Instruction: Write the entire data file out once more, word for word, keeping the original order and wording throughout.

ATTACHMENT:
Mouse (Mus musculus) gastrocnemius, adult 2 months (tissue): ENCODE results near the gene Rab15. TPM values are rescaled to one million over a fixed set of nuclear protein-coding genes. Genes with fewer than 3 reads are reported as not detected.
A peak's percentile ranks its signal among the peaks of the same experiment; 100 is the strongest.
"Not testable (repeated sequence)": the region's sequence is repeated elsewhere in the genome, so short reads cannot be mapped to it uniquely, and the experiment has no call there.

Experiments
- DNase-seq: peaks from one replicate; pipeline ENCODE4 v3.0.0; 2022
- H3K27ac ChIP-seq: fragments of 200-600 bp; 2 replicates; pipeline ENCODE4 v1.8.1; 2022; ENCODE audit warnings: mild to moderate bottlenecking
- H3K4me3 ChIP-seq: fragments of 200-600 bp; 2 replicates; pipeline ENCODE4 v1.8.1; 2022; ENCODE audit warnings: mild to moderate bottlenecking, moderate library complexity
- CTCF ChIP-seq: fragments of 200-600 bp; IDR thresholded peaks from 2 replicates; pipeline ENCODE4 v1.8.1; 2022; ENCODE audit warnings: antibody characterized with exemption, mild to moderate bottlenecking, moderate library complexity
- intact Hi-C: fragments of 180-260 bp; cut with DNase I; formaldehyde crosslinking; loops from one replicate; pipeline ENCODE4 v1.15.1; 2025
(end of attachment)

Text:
Mouse (Mus musculus) gastrocnemius, adult 2 months (tissue): ENCODE results near the gene Rab15. TPM values are rescaled to one million over a fixed set of nuclear protein-coding genes. Genes with fewer than 3 reads are reported as not detected.
A peak's percentile ranks its signal among the peaks of the same experiment; 100 is the strongest.
"Not testable (repeated sequence)": the region's sequence is repeated elsewhere in the genome, so short reads cannot be mapped to it uniquely, and the experiment has no call there.

Experiments
- DNase-seq: peaks from one replicate; pipeline ENCODE4 v3.0.0; 2022
- H3K27ac ChIP-seq: fragments of 200-600 bp; 2 replicates; pipeline ENCODE4 v1.8.1; 2022; ENCODE audit warnings: mild to moderate bottlenecking
- H3K4me3 ChIP-seq: fragments of 200-600 bp; 2 replicates; pipeline ENCODE4 v1.8.1; 2022; ENCODE audit warnings: mild to moderate bottlenecking, moderate library complexity
- CTCF ChIP-seq: fragments of 200-600 bp; IDR thresholded peaks from 2 replicates; pipeline ENCODE4 v1.8.1; 2022; ENCODE audit warnings: antibody characterized with exemption, mild to moderate bottlenecking, moderate library complexity
- intact Hi-C: fragments of 180-260 bp; cut with DNase I; formaldehyde crosslinking; loops from one replicate; pipeline ENCODE4 v1.15.1; 2025